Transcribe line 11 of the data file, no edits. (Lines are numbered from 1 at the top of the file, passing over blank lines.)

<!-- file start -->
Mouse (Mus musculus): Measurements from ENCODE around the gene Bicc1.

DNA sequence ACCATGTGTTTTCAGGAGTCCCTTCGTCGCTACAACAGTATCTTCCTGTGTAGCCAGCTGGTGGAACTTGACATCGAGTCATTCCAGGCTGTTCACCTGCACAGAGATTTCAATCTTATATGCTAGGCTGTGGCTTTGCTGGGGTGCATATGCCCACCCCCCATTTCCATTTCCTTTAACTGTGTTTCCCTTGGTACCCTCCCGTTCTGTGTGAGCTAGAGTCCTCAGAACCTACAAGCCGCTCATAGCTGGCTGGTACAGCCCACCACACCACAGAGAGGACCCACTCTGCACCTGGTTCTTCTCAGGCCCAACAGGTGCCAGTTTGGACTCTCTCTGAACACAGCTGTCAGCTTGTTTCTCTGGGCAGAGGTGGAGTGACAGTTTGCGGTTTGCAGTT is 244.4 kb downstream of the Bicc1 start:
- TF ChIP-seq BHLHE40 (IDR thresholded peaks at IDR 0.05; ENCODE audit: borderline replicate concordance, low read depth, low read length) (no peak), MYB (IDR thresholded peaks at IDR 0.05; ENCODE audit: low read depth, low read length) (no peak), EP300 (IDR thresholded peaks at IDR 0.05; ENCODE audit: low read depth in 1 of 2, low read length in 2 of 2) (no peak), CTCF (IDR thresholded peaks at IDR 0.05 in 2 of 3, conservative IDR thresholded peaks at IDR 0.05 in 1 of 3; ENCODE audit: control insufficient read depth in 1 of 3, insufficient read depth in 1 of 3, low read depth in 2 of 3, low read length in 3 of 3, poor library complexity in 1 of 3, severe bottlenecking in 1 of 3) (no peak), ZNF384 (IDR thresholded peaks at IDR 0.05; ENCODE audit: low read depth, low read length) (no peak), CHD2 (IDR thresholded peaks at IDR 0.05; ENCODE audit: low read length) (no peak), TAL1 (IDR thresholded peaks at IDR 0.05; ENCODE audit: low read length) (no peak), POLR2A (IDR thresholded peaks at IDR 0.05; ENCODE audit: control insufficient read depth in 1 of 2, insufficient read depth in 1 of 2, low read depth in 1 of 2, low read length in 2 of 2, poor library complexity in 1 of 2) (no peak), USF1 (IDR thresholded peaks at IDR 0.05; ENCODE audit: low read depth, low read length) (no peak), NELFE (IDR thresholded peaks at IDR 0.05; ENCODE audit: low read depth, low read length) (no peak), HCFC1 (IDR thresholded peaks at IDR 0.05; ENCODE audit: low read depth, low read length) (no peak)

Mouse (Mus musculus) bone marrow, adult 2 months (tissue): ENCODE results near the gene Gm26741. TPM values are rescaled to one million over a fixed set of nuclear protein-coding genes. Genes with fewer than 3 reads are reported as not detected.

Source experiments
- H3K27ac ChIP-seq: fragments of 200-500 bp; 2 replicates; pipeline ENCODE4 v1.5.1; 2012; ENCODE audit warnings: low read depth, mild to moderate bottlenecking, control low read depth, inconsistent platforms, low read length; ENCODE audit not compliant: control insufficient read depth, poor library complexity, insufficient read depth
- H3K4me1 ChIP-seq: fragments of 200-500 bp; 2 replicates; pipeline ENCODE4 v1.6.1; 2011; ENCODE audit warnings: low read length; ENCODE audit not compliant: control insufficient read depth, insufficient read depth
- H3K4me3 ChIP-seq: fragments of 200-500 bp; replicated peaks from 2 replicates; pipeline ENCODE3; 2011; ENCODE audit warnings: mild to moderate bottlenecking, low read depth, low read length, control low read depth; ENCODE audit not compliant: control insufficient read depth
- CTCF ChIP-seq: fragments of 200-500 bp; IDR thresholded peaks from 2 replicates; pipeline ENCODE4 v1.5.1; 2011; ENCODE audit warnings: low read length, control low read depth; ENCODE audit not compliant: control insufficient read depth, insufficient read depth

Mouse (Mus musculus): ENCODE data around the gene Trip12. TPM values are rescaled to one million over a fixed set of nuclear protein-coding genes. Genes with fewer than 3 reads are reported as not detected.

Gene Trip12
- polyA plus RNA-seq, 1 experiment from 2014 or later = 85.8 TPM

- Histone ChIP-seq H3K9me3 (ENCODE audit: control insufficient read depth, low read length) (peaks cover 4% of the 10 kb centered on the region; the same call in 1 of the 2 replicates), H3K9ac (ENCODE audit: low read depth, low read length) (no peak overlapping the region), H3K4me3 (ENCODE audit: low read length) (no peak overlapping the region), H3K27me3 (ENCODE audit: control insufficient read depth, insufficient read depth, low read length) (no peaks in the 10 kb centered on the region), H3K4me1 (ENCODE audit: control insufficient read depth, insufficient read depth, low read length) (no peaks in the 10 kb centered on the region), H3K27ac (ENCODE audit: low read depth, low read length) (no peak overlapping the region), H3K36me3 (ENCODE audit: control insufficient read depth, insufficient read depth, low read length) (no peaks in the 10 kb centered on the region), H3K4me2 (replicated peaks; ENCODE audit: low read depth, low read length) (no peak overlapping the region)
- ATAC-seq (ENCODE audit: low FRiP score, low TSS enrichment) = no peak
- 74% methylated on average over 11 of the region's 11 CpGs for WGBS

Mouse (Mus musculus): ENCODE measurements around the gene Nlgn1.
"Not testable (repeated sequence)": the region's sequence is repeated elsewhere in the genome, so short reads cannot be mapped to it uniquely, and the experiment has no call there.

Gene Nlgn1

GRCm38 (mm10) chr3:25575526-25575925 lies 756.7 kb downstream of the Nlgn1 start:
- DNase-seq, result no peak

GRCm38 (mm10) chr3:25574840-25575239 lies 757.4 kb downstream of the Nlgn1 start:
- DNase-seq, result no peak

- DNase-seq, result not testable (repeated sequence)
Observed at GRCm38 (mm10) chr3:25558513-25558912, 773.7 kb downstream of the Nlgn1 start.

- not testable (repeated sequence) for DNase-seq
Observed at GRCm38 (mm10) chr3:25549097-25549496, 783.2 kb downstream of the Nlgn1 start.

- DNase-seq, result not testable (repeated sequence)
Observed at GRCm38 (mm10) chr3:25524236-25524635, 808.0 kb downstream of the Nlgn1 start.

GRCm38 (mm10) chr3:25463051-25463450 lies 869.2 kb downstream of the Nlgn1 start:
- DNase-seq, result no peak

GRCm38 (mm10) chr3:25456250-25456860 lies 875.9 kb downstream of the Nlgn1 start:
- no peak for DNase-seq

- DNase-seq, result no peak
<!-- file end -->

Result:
Gene Trip12